New Approaches to Interpreting the Chemistry of Archaeological Copper Alloys
Edited by Mark Pollard
For the last 180 years, scientists have been attempting to determine the 'provenance' (geological source) of the copper used in Bronze Age artefacts. However, despite advances in analytical technologies, the theoretical approach has remained virtually unchanged over this period, with the interpretative methodology only changing to accommodate the increasing capacity of computers. This book represents a concerted effort to think about the composition of Bronze Age metal as the product of human intentionality as well as of geology. It considers the trace element composition of the metal, the alloying elements, and the lead isotopic composition, showing how a combination of these aspects, along with archaeological context and typology, can reveal much more about the life history of such artefacts, expanding considerably upon the rather limited ambition of knowing where the ore was extracted.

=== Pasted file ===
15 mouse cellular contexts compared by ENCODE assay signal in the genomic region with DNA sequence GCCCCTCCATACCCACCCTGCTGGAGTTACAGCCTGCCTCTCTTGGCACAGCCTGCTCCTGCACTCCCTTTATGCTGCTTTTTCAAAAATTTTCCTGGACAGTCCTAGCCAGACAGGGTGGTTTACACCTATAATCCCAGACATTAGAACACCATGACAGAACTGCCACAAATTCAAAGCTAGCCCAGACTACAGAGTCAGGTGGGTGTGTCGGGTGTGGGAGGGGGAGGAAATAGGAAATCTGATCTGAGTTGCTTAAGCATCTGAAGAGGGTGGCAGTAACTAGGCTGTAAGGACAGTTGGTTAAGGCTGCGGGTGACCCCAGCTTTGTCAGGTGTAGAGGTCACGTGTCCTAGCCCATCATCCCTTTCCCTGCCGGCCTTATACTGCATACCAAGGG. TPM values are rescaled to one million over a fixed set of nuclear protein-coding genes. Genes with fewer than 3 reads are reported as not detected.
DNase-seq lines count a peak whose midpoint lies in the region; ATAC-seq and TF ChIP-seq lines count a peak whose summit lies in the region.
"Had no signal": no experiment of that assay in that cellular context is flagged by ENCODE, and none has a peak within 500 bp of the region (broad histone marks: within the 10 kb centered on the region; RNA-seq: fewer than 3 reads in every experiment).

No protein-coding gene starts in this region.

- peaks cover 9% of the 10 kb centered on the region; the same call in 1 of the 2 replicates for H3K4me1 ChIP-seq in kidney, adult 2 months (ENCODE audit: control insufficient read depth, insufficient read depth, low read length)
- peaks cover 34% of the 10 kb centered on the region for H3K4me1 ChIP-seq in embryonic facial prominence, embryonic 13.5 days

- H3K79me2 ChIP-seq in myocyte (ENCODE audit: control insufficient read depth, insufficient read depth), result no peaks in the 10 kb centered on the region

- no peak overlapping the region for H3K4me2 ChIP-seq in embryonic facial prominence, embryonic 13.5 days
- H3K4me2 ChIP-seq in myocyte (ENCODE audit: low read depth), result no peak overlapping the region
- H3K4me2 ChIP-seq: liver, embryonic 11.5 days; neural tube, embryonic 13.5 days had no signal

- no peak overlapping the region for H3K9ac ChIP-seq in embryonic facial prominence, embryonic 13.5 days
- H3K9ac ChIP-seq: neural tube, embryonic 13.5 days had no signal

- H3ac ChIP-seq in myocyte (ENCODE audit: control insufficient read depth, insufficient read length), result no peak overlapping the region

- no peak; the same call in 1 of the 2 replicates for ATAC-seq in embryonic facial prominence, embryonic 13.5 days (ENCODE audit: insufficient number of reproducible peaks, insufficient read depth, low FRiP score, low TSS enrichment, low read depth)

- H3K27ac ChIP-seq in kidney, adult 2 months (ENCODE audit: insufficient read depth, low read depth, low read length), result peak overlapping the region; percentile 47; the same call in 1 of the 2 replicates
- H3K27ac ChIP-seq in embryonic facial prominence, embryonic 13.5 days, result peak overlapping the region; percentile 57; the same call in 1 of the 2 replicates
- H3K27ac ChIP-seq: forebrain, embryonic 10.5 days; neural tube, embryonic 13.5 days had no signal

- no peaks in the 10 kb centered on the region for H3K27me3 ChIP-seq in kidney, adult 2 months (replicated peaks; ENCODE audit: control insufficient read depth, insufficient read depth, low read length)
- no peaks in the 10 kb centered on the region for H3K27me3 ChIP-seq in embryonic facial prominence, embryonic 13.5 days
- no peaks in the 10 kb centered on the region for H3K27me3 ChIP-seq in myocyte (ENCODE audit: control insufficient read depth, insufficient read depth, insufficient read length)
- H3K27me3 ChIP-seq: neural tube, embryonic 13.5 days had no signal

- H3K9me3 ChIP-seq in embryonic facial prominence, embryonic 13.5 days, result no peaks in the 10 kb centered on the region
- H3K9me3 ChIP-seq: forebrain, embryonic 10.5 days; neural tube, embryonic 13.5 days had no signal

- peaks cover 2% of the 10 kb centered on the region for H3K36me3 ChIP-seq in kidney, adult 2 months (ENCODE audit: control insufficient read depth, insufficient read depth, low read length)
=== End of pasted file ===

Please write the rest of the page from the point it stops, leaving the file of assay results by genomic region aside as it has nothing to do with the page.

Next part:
Beyond Provenance serves as a 'how-to handbook' for those wishing to look for evidence of human intentionality in the chemical patterning observed in
This publication is GPRC-labeled (Guaranteed Peer Review Content).